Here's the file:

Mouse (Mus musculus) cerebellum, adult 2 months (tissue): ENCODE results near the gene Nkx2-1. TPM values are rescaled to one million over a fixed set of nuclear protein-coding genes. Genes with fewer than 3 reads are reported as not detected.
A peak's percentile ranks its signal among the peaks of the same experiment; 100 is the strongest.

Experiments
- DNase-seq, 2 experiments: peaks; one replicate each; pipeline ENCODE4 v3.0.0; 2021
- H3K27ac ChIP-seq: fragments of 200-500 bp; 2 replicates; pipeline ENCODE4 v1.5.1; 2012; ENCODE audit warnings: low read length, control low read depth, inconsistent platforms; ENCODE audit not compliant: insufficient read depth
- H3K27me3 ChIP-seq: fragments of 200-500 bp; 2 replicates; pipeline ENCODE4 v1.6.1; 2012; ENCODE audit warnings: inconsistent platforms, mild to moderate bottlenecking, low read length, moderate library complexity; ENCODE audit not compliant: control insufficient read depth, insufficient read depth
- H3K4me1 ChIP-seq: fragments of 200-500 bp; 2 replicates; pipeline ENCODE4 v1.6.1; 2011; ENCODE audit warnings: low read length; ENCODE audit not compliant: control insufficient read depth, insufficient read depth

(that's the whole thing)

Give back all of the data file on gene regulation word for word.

Mouse (Mus musculus) cerebellum, adult 2 months (tissue): ENCODE results near the gene Nkx2-1. TPM values are rescaled to one million over a fixed set of nuclear protein-coding genes. Genes with fewer than 3 reads are reported as not detected.
A peak's percentile ranks its signal among the peaks of the same experiment; 100 is the strongest.

Experiments
- DNase-seq, 2 experiments: peaks; one replicate each; pipeline ENCODE4 v3.0.0; 2021
- H3K27ac ChIP-seq: fragments of 200-500 bp; 2 replicates; pipeline ENCODE4 v1.5.1; 2012; ENCODE audit warnings: low read length, control low read depth, inconsistent platforms; ENCODE audit not compliant: insufficient read depth
- H3K27me3 ChIP-seq: fragments of 200-500 bp; 2 replicates; pipeline ENCODE4 v1.6.1; 2012; ENCODE audit warnings: inconsistent platforms, mild to moderate bottlenecking, low read length, moderate library complexity; ENCODE audit not compliant: control insufficient read depth, insufficient read depth
- H3K4me1 ChIP-seq: fragments of 200-500 bp; 2 replicates; pipeline ENCODE4 v1.6.1; 2011; ENCODE audit warnings: low read length; ENCODE audit not compliant: control insufficient read depth, insufficient read depth